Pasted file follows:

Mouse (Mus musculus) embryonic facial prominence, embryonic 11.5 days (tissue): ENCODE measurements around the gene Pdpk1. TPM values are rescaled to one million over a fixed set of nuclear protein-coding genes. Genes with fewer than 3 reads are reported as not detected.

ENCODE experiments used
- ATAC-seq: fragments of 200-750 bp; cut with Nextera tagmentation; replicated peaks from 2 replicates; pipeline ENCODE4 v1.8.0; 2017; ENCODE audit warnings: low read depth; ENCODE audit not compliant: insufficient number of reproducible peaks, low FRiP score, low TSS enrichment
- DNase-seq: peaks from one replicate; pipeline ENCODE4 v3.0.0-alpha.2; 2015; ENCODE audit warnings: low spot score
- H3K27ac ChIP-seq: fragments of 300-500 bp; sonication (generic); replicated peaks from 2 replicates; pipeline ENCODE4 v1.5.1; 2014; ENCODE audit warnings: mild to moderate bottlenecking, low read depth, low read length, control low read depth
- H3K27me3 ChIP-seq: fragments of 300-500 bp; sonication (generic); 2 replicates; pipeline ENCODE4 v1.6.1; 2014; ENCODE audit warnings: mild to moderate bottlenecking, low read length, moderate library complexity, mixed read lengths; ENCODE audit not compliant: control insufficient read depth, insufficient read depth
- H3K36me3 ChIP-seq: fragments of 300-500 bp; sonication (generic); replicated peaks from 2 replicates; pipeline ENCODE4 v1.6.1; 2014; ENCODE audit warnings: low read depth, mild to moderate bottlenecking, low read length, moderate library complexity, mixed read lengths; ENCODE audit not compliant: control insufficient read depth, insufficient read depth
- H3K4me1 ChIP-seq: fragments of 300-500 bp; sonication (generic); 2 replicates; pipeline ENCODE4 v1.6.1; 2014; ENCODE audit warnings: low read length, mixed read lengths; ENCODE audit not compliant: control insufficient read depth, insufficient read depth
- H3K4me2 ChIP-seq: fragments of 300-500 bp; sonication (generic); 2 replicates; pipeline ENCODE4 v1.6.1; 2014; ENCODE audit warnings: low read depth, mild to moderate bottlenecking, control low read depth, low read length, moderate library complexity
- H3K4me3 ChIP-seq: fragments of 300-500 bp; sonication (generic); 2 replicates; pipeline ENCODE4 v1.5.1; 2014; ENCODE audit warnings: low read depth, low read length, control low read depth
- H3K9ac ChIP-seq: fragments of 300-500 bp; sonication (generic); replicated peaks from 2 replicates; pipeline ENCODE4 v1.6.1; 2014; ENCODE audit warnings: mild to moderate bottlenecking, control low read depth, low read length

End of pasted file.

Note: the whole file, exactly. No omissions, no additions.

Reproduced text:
Mouse (Mus musculus) embryonic facial prominence, embryonic 11.5 days (tissue): ENCODE measurements around the gene Pdpk1. TPM values are rescaled to one million over a fixed set of nuclear protein-coding genes. Genes with fewer than 3 reads are reported as not detected.

ENCODE experiments used
- ATAC-seq: fragments of 200-750 bp; cut with Nextera tagmentation; replicated peaks from 2 replicates; pipeline ENCODE4 v1.8.0; 2017; ENCODE audit warnings: low read depth; ENCODE audit not compliant: insufficient number of reproducible peaks, low FRiP score, low TSS enrichment
- DNase-seq: peaks from one replicate; pipeline ENCODE4 v3.0.0-alpha.2; 2015; ENCODE audit warnings: low spot score
- H3K27ac ChIP-seq: fragments of 300-500 bp; sonication (generic); replicated peaks from 2 replicates; pipeline ENCODE4 v1.5.1; 2014; ENCODE audit warnings: mild to moderate bottlenecking, low read depth, low read length, control low read depth
- H3K27me3 ChIP-seq: fragments of 300-500 bp; sonication (generic); 2 replicates; pipeline ENCODE4 v1.6.1; 2014; ENCODE audit warnings: mild to moderate bottlenecking, low read length, moderate library complexity, mixed read lengths; ENCODE audit not compliant: control insufficient read depth, insufficient read depth
- H3K36me3 ChIP-seq: fragments of 300-500 bp; sonication (generic); replicated peaks from 2 replicates; pipeline ENCODE4 v1.6.1; 2014; ENCODE audit warnings: low read depth, mild to moderate bottlenecking, low read length, moderate library complexity, mixed read lengths; ENCODE audit not compliant: control insufficient read depth, insufficient read depth
- H3K4me1 ChIP-seq: fragments of 300-500 bp; sonication (generic); 2 replicates; pipeline ENCODE4 v1.6.1; 2014; ENCODE audit warnings: low read length, mixed read lengths; ENCODE audit not compliant: control insufficient read depth, insufficient read depth
- H3K4me2 ChIP-seq: fragments of 300-500 bp; sonication (generic); 2 replicates; pipeline ENCODE4 v1.6.1; 2014; ENCODE audit warnings: low read depth, mild to moderate bottlenecking, control low read depth, low read length, moderate library complexity
- H3K4me3 ChIP-seq: fragments of 300-500 bp; sonication (generic); 2 replicates; pipeline ENCODE4 v1.5.1; 2014; ENCODE audit warnings: low read depth, low read length, control low read depth
- H3K9ac ChIP-seq: fragments of 300-500 bp; sonication (generic); replicated peaks from 2 replicates; pipeline ENCODE4 v1.6.1; 2014; ENCODE audit warnings: mild to moderate bottlenecking, control low read depth, low read length